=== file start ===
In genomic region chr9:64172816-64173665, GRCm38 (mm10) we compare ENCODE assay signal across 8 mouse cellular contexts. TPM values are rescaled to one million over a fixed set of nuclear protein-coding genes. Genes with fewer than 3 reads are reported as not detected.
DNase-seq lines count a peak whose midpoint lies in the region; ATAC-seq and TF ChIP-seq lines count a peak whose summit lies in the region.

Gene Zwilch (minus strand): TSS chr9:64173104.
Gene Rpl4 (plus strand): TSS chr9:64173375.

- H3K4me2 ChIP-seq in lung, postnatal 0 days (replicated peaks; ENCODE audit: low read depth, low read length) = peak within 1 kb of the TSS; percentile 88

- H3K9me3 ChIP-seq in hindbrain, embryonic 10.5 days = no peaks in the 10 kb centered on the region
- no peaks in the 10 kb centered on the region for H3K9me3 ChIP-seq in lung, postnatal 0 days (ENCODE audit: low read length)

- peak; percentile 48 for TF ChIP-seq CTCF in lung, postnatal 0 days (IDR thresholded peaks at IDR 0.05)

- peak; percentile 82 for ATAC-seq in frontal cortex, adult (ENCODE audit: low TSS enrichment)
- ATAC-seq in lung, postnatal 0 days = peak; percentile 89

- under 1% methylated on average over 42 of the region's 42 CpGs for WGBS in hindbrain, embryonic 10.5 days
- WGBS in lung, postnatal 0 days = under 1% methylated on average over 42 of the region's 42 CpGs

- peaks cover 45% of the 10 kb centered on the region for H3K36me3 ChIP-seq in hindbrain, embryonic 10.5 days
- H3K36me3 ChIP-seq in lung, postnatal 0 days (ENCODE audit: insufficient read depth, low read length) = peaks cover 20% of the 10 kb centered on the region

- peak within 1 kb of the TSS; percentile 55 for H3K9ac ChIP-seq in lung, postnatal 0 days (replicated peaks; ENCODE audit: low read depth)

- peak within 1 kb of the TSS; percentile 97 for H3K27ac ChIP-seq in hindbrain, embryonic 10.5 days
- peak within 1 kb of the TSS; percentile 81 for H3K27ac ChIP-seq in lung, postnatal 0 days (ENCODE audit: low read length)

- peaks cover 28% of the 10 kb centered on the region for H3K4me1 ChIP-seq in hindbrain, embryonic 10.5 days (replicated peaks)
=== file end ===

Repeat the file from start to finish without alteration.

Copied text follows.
In genomic region chr9:64172816-64173665, GRCm38 (mm10) we compare ENCODE assay signal across 8 mouse cellular contexts. TPM values are rescaled to one million over a fixed set of nuclear protein-coding genes. Genes with fewer than 3 reads are reported as not detected.
DNase-seq lines count a peak whose midpoint lies in the region; ATAC-seq and TF ChIP-seq lines count a peak whose summit lies in the region.

Gene Zwilch (minus strand): TSS chr9:64173104.
Gene Rpl4 (plus strand): TSS chr9:64173375.

- H3K4me2 ChIP-seq in lung, postnatal 0 days (replicated peaks; ENCODE audit: low read depth, low read length) = peak within 1 kb of the TSS; percentile 88

- H3K9me3 ChIP-seq in hindbrain, embryonic 10.5 days = no peaks in the 10 kb centered on the region
- no peaks in the 10 kb centered on the region for H3K9me3 ChIP-seq in lung, postnatal 0 days (ENCODE audit: low read length)

- peak; percentile 48 for TF ChIP-seq CTCF in lung, postnatal 0 days (IDR thresholded peaks at IDR 0.05)

- peak; percentile 82 for ATAC-seq in frontal cortex, adult (ENCODE audit: low TSS enrichment)
- ATAC-seq in lung, postnatal 0 days = peak; percentile 89

- under 1% methylated on average over 42 of the region's 42 CpGs for WGBS in hindbrain, embryonic 10.5 days
- WGBS in lung, postnatal 0 days = under 1% methylated on average over 42 of the region's 42 CpGs

- peaks cover 45% of the 10 kb centered on the region for H3K36me3 ChIP-seq in hindbrain, embryonic 10.5 days
- H3K36me3 ChIP-seq in lung, postnatal 0 days (ENCODE audit: insufficient read depth, low read length) = peaks cover 20% of the 10 kb centered on the region

- peak within 1 kb of the TSS; percentile 55 for H3K9ac ChIP-seq in lung, postnatal 0 days (replicated peaks; ENCODE audit: low read depth)

- peak within 1 kb of the TSS; percentile 97 for H3K27ac ChIP-seq in hindbrain, embryonic 10.5 days
- peak within 1 kb of the TSS; percentile 81 for H3K27ac ChIP-seq in lung, postnatal 0 days (ENCODE audit: low read length)

- peaks cover 28% of the 10 kb centered on the region for H3K4me1 ChIP-seq in hindbrain, embryonic 10.5 days (replicated peaks)